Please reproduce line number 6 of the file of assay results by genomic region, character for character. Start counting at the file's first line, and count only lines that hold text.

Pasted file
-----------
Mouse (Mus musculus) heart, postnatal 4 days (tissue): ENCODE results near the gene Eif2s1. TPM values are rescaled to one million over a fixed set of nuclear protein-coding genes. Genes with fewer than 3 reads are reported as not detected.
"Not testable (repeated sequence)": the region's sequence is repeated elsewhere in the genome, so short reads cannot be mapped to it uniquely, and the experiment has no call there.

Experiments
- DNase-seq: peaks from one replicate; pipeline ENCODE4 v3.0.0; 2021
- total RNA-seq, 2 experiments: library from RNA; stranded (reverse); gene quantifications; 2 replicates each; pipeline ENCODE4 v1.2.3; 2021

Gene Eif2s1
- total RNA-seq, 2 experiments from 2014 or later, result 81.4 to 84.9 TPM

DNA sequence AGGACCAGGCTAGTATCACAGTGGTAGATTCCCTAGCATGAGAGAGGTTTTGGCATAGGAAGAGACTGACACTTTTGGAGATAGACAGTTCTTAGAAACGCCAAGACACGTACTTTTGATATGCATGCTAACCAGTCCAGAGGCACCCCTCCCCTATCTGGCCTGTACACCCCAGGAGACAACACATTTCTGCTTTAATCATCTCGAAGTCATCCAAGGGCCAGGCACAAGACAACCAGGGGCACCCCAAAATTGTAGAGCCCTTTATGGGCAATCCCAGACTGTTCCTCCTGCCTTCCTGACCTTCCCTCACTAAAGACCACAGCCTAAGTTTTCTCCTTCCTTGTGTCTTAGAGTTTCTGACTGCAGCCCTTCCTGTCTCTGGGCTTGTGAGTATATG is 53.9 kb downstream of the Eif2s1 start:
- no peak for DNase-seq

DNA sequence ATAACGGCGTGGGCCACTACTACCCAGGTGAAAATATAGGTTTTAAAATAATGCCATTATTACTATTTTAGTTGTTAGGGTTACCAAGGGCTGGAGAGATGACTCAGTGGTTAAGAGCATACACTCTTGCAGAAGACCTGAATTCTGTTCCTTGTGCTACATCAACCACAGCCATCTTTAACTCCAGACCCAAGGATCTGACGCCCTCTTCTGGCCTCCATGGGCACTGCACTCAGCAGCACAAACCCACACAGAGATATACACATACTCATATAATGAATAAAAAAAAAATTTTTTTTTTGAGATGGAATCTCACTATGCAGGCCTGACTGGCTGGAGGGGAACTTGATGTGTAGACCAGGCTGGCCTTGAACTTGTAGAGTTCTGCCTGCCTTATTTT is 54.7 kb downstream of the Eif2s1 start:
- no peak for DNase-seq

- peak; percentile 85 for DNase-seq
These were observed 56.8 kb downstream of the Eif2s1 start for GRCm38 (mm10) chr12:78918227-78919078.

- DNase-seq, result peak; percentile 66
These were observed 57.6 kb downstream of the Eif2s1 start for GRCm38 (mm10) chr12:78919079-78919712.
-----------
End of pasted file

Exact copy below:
Gene Eif2s1